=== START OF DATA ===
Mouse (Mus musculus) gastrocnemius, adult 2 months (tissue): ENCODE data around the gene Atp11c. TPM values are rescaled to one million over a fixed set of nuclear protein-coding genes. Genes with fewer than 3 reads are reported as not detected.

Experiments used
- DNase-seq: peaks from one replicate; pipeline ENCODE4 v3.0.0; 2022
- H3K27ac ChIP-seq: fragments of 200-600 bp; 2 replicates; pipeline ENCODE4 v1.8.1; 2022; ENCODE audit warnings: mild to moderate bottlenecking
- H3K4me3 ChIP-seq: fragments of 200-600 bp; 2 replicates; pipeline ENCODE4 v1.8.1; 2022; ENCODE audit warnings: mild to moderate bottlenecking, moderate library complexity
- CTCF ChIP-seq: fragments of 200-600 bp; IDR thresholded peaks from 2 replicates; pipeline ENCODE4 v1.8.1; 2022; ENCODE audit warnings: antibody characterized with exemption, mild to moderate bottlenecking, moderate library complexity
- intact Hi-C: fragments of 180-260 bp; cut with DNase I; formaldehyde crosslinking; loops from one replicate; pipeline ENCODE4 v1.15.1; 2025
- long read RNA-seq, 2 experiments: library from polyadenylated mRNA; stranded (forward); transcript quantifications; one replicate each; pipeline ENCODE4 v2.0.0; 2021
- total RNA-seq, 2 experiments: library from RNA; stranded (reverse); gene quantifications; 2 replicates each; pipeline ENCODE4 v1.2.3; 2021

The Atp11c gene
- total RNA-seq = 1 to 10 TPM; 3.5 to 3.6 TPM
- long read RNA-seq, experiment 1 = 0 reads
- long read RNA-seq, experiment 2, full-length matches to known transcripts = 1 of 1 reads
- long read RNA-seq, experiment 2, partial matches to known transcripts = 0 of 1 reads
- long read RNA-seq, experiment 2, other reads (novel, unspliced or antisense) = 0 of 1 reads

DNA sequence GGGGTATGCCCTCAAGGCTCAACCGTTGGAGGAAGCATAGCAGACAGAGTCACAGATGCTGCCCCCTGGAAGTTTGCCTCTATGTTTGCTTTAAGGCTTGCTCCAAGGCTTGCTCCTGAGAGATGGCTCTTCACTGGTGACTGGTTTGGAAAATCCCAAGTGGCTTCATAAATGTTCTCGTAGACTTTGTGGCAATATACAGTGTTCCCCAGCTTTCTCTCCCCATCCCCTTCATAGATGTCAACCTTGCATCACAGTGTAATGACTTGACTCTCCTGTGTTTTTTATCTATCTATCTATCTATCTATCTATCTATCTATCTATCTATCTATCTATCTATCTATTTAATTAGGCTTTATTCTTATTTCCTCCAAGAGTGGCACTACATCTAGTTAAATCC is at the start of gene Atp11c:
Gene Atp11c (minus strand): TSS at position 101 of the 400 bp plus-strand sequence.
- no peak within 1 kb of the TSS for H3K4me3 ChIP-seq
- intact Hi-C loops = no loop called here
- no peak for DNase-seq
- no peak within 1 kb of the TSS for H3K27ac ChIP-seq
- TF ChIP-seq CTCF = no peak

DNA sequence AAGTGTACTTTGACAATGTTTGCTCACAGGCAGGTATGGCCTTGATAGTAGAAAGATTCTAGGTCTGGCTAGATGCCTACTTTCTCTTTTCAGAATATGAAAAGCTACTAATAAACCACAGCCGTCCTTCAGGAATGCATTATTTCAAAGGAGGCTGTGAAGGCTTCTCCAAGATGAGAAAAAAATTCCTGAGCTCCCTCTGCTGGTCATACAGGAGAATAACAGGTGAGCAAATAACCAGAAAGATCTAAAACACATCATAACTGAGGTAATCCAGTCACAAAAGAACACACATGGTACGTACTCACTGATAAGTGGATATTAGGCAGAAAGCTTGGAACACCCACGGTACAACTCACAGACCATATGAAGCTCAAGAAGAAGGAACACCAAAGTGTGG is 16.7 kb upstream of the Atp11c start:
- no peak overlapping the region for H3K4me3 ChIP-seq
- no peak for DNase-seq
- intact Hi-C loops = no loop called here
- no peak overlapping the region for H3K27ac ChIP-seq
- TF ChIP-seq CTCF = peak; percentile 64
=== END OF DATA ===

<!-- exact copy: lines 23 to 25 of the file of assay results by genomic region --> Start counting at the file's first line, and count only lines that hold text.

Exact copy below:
DNA sequence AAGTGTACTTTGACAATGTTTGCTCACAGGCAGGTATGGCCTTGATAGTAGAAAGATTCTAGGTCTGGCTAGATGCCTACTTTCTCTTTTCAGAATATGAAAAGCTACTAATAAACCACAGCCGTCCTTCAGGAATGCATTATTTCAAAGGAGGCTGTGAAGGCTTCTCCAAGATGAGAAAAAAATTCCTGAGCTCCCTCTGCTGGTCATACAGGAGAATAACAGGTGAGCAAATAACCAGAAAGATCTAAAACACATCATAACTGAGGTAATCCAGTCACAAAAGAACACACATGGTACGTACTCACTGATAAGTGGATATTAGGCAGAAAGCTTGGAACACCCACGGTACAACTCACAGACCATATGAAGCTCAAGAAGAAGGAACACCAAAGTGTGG is 16.7 kb upstream of the Atp11c start:
- no peak overlapping the region for H3K4me3 ChIP-seq
- no peak for DNase-seq